Similarly a primitive in one location can generate code in another location. The primitive that generates the TCB queue entries must also generate the corresponding code in the operating system that handles the queues. Thus software synthesis involves global code generation.

An added advantage of software synthesis is that the portability of the code can be greatly increased. For example, hardware dependencies can be incorporated into primitives so that the details of accessing the hardware are in the synthesized code. In this way primitives implement a portable hardware abstraction layer. Also, primitives can be used to implement a set of universal operating system APIs. Setting a configuration switch can cause the code to be synthesized to run on Windows or Linux, or even to synthesize the operating system itself, without any changes to the pre-synthesis code.

Applying software synthesis to RTOSes
As mentioned previously, software synthesis can automate the process of creating the operating system itself. Operating systems started out as simple mechanisms for supporting and scheduling the tasks that are running on top of it. Operating systems have grown over the years to become huge behemoths that have gobbled up many of the common utilities and applications that used to run as separate tasks on top of it.

Modern operating systems are designed to schedule and support any conceivable combination of applications. While this strategy may, debatably, be ideal for desktop systems, workstations, and mainframes, it is often a poor strategy for embedded systems where memory size and response time can be critical.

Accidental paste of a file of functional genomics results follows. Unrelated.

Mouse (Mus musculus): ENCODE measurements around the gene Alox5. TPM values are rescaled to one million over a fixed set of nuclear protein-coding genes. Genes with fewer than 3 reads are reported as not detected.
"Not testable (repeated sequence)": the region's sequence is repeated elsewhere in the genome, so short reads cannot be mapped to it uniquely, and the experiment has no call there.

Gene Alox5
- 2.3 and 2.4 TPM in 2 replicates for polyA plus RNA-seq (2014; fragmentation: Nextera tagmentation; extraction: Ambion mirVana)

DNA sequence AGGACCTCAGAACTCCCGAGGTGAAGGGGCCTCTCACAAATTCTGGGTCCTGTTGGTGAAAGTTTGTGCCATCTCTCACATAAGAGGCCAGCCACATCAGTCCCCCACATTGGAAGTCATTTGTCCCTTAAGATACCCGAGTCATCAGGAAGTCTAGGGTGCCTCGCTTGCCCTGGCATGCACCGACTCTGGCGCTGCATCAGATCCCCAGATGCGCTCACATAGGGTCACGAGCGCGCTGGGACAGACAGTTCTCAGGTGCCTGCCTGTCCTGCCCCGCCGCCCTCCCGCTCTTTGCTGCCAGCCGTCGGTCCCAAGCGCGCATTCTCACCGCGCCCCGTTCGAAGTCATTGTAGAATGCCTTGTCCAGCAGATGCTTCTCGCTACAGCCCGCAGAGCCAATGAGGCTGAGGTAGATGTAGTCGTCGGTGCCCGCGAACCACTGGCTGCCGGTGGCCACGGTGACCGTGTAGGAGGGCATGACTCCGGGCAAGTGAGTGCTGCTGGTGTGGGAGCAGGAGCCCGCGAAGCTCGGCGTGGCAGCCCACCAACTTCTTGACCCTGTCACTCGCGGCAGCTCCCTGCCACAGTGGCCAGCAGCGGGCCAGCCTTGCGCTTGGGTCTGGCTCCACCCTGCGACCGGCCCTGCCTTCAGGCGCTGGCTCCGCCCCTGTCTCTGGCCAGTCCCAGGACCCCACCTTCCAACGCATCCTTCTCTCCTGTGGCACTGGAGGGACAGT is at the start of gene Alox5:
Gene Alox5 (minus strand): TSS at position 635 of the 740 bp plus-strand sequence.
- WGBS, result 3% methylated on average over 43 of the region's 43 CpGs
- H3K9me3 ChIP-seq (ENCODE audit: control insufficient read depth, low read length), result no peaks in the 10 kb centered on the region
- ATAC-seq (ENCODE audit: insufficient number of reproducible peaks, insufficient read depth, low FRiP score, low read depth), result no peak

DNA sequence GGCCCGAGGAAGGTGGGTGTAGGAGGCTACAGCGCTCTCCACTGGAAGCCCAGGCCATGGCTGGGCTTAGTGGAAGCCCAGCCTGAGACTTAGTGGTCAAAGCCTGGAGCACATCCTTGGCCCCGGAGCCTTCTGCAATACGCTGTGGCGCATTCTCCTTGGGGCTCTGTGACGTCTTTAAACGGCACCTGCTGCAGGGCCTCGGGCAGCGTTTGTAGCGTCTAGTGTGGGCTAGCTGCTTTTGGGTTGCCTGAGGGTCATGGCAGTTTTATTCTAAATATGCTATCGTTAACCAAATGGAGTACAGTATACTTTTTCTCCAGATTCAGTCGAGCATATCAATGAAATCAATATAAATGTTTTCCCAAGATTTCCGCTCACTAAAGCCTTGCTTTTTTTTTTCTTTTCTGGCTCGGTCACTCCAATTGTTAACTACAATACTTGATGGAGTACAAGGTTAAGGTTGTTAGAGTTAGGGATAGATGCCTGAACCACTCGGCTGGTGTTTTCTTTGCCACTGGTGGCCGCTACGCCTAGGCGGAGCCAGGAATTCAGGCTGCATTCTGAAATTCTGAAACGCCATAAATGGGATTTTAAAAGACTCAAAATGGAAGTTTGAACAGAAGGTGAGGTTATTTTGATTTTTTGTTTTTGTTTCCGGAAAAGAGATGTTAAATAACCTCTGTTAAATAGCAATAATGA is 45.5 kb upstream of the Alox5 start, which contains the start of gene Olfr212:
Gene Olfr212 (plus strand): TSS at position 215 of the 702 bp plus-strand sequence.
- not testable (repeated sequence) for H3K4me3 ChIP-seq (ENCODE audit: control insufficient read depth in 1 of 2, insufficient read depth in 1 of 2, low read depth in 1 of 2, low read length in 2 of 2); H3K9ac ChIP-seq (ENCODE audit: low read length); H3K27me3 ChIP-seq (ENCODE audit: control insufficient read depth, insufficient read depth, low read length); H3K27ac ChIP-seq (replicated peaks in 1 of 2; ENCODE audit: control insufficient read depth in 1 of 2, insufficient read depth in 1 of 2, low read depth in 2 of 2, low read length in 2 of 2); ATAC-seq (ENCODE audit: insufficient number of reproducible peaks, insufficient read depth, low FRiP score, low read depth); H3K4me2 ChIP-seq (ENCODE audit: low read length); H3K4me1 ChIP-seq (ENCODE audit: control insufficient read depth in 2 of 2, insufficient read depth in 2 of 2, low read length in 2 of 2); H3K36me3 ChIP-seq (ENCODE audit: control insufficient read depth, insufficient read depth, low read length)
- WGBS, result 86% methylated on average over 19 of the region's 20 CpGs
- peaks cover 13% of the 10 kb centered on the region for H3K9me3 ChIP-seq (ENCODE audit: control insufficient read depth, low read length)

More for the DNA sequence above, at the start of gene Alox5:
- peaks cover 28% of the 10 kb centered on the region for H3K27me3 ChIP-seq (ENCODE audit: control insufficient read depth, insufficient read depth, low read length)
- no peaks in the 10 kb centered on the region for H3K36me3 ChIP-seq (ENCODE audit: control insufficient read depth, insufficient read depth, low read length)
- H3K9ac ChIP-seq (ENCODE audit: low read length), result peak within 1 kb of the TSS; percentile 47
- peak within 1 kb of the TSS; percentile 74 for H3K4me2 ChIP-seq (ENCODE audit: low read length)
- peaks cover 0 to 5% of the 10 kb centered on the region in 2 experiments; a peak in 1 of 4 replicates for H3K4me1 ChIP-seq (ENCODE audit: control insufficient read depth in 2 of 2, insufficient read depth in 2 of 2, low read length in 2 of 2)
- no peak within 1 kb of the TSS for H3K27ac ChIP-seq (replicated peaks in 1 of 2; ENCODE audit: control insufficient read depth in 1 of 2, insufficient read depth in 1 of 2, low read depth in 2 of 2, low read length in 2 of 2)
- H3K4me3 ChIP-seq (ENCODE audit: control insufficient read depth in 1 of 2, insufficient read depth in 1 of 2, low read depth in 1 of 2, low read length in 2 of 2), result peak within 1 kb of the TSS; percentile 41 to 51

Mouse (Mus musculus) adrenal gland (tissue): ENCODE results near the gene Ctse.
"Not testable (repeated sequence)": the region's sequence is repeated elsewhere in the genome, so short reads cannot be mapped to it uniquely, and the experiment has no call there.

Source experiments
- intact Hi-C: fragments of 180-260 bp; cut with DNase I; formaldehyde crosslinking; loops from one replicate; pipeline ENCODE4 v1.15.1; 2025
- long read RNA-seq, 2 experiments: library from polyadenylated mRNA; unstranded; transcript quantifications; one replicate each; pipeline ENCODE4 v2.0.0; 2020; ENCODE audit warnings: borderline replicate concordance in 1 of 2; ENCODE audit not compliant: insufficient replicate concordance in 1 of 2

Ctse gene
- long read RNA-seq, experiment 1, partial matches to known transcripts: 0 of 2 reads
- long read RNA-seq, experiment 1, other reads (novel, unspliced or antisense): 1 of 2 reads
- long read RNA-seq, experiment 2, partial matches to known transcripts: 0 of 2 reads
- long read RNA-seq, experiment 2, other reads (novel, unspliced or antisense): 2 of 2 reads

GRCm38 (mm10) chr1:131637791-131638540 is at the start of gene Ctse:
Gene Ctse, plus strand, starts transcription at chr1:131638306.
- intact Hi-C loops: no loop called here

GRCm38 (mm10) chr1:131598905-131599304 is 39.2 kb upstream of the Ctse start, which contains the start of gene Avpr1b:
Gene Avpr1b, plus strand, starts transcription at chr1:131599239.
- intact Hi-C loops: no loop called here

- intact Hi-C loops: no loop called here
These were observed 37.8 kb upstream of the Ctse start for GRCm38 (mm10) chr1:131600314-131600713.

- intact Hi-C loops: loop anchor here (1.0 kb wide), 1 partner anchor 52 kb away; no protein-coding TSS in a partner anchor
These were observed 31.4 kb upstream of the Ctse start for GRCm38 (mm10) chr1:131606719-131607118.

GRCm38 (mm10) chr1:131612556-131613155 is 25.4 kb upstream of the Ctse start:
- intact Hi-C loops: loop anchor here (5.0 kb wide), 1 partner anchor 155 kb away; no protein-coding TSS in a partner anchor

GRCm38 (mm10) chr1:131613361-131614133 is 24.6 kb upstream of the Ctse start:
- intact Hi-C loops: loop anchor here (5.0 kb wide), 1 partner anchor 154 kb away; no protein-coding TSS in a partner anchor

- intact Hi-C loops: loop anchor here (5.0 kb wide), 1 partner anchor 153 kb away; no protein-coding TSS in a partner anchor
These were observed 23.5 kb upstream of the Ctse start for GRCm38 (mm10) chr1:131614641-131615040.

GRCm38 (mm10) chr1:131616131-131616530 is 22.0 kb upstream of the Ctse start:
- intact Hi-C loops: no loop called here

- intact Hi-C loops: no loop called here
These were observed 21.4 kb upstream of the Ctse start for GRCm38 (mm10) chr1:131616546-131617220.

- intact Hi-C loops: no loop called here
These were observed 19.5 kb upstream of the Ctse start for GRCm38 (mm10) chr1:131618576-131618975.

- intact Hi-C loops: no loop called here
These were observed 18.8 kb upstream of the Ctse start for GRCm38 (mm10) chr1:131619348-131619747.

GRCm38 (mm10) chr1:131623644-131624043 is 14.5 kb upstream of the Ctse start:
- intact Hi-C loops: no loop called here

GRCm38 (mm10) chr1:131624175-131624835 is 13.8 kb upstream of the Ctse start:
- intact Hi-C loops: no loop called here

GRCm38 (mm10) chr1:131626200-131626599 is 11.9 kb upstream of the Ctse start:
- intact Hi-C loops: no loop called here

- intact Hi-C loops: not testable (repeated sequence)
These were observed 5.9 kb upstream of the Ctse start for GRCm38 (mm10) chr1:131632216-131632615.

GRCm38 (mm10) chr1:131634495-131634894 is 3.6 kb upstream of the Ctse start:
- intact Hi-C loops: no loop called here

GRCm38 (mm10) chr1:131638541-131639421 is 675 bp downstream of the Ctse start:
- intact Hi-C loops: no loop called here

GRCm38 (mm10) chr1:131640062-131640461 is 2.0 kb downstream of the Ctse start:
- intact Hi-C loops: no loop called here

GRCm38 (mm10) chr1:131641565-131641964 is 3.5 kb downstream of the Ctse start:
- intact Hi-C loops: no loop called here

For SOCs, the strategy is particularly bad, and for multiprocessor SOCs, this strategy simply does not work. For multiprocessor SOCs, an entirely new strategy is needed and software synthesis is that new strategy.

Some industry experts have said that an SOC architecture that comprises many small processors does not need an operating system because each processor is performing only one task. This is just not true. If the system is to function, each processor must perform at least two tasks – the task for which it is designed and a task that communicates with the rest of the system. Any such processor that performs more than one task need a real-time operating system (RTOS), perhaps as simple as a polling loop scheduler, to schedule the tasks, allocate resources, and prevent deadlocks.

Applying software synthesis to multiprocessing
One of the most important jobs of an operating system is to synchronize tasks, particularly to allow different tasks access to shared resources without interfering with each other.

For example, if two tasks both need to output text to a printer, it is important that one task completely outputs all of its text before the other task begins outputting its text. Otherwise, the text outputs will be interspersed, as the operating allocates time slices between the tasks, resulting in incomprehensible printouts.